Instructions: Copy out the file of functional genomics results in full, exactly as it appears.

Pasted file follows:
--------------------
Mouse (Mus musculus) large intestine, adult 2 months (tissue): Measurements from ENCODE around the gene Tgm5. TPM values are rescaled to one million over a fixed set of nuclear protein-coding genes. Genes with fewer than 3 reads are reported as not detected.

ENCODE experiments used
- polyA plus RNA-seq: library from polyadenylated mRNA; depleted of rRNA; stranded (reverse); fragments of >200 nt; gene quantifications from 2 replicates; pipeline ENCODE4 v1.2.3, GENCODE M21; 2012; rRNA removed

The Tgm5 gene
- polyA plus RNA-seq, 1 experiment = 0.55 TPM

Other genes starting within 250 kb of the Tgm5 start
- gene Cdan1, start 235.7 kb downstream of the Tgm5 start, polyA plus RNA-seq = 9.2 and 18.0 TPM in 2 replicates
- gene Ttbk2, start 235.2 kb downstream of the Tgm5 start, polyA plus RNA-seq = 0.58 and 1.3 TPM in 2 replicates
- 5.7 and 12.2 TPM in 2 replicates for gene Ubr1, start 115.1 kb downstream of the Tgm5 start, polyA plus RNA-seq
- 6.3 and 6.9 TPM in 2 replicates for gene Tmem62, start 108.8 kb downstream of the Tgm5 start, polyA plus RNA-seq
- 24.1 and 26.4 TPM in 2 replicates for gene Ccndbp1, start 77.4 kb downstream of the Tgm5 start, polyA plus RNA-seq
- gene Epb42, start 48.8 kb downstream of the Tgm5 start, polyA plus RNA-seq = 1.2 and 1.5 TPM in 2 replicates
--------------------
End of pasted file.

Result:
Mouse (Mus musculus) large intestine, adult 2 months (tissue): Measurements from ENCODE around the gene Tgm5. TPM values are rescaled to one million over a fixed set of nuclear protein-coding genes. Genes with fewer than 3 reads are reported as not detected.

ENCODE experiments used
- polyA plus RNA-seq: library from polyadenylated mRNA; depleted of rRNA; stranded (reverse); fragments of >200 nt; gene quantifications from 2 replicates; pipeline ENCODE4 v1.2.3, GENCODE M21; 2012; rRNA removed

The Tgm5 gene
- polyA plus RNA-seq, 1 experiment = 0.55 TPM

Other genes starting within 250 kb of the Tgm5 start
- gene Cdan1, start 235.7 kb downstream of the Tgm5 start, polyA plus RNA-seq = 9.2 and 18.0 TPM in 2 replicates
- gene Ttbk2, start 235.2 kb downstream of the Tgm5 start, polyA plus RNA-seq = 0.58 and 1.3 TPM in 2 replicates
- 5.7 and 12.2 TPM in 2 replicates for gene Ubr1, start 115.1 kb downstream of the Tgm5 start, polyA plus RNA-seq
- 6.3 and 6.9 TPM in 2 replicates for gene Tmem62, start 108.8 kb downstream of the Tgm5 start, polyA plus RNA-seq
- 24.1 and 26.4 TPM in 2 replicates for gene Ccndbp1, start 77.4 kb downstream of the Tgm5 start, polyA plus RNA-seq
- gene Epb42, start 48.8 kb downstream of the Tgm5 start, polyA plus RNA-seq = 1.2 and 1.5 TPM in 2 replicates